02.12.2017 - by Steve
Shake ShackBloomington
Chicken sandwich

I wrote about Shake Shack a couple months ago, and my general opinion on their burger was something like, "Well, I mean, it's good, but is that it?" But on the recommendation of a NYC insider source I have, I tried their chicken sandwich. And here's what's up you guys: this might be the best fast food chicken sandwich in the game. It's flawless. It's a real chicken breast that's been marinated or brined or something, and then battered right there in house, and fried perfectly, and topped with some pickles and some kinda aoli. Not too crazy, not too bland. I know they're famous for their burgers or whatever, but this chicken sandwich is good enough to start a megahyped fast food chain of its own.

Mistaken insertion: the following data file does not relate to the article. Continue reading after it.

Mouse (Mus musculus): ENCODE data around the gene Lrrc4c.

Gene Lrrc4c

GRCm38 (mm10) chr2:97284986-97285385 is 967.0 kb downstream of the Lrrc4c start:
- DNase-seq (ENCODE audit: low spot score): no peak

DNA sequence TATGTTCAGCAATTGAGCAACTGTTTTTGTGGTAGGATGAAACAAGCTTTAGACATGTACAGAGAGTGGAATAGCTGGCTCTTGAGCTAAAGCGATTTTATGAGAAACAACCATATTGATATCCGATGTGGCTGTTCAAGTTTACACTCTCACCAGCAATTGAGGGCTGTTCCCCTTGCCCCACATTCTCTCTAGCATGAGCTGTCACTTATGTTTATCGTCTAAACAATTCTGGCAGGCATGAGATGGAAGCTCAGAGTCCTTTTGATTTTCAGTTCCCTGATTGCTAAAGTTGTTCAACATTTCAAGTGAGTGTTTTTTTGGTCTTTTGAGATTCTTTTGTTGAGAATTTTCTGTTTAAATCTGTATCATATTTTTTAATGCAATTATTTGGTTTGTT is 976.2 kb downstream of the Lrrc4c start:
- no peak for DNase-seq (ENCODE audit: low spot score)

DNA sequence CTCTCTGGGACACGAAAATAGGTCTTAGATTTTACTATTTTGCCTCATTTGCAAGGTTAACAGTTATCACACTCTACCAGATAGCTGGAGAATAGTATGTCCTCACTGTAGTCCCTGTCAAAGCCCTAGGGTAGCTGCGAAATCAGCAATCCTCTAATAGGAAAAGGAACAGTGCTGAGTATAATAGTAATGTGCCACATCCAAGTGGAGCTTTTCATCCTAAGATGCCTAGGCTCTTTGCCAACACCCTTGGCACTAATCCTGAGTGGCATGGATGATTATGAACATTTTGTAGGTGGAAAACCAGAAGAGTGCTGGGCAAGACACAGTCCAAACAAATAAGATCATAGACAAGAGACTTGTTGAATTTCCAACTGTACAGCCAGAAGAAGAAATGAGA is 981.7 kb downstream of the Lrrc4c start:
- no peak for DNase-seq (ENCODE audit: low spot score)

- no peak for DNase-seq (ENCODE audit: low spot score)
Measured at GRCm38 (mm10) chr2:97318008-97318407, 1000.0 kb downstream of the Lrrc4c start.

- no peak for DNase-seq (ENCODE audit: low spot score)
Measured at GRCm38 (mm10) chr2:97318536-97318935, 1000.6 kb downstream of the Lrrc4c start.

09.14.2016 - by Steve
Shake ShackBloomington

It certainly would've been nice to write this one about 10 years ago when Shake Shack was an honest NYC phenomenon, a single little booth in a public park Sea Salt style serving what everybody swore were the greatest burgers ever burgered. But when I first attempted around 2008, the line was basically around the park and I didn't want to waste 2 hours in the city for a burger. Then the next trip I went to a Mets game and saw there was a Shake Shack in the stadium, but that would've been 2 innings in line. Then a couple years ago I saw one in downtown Chicago, but I'd just eaten dinner and had no interest choking down a cheeseburger just for a blog that nobody reads, so I just had a shake instead. Well now there are literally 100 Shake Shack locations around the country, including one at the Mall of America, and it's still not even that special, because it opened months ago, and I only just got around to trying it tonight. So I ordered the classic Shack burger with fries. I sat down, got my food, reveled in its presence. And I took a bite. And it was... pretty good I guess! But not worth missing 2 innings of a Mets game for.